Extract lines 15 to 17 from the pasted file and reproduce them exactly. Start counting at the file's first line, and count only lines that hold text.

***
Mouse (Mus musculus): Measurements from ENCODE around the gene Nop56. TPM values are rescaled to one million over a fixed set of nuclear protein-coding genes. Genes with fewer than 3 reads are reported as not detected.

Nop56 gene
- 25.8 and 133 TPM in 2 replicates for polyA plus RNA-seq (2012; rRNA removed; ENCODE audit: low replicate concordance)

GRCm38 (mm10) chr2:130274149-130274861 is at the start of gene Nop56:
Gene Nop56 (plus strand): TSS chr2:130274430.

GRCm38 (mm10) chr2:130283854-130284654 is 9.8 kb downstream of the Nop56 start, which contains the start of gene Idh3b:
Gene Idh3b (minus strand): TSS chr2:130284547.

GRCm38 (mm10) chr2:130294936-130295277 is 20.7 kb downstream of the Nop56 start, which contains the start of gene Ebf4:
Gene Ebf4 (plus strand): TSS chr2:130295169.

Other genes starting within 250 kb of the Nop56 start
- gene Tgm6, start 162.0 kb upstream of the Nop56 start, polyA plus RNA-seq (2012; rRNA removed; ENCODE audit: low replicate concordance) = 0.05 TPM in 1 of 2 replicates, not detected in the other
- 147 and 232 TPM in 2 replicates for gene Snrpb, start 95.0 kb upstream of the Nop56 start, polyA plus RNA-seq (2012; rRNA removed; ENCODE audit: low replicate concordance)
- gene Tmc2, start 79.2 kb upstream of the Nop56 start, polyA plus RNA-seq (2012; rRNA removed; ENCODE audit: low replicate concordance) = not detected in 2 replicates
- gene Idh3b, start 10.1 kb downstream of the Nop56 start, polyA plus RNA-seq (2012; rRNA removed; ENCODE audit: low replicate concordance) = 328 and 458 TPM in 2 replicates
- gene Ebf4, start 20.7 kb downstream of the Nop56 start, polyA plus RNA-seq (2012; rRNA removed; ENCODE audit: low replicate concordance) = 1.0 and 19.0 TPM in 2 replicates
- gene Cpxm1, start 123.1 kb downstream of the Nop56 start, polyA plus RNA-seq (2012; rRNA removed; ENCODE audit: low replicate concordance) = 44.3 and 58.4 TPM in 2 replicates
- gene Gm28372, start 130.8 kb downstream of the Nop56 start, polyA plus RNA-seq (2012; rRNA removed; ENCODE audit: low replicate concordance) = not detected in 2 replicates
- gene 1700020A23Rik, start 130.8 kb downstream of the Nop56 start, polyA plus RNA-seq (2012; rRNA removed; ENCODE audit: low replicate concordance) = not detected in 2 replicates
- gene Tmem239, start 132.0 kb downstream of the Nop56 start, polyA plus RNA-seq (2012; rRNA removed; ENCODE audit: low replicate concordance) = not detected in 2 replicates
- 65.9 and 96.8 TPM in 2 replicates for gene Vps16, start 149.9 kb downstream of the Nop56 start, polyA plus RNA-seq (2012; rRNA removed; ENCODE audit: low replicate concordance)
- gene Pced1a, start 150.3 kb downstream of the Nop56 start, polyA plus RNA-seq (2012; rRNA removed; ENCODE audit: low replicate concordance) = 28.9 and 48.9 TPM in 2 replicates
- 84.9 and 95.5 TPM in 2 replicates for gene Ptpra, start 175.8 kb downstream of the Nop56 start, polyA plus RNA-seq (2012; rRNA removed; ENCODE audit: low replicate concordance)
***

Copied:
- gene Ebf4, start 20.7 kb downstream of the Nop56 start, polyA plus RNA-seq (2012; rRNA removed; ENCODE audit: low replicate concordance) = 1.0 and 19.0 TPM in 2 replicates
- gene Cpxm1, start 123.1 kb downstream of the Nop56 start, polyA plus RNA-seq (2012; rRNA removed; ENCODE audit: low replicate concordance) = 44.3 and 58.4 TPM in 2 replicates
- gene Gm28372, start 130.8 kb downstream of the Nop56 start, polyA plus RNA-seq (2012; rRNA removed; ENCODE audit: low replicate concordance) = not detected in 2 replicates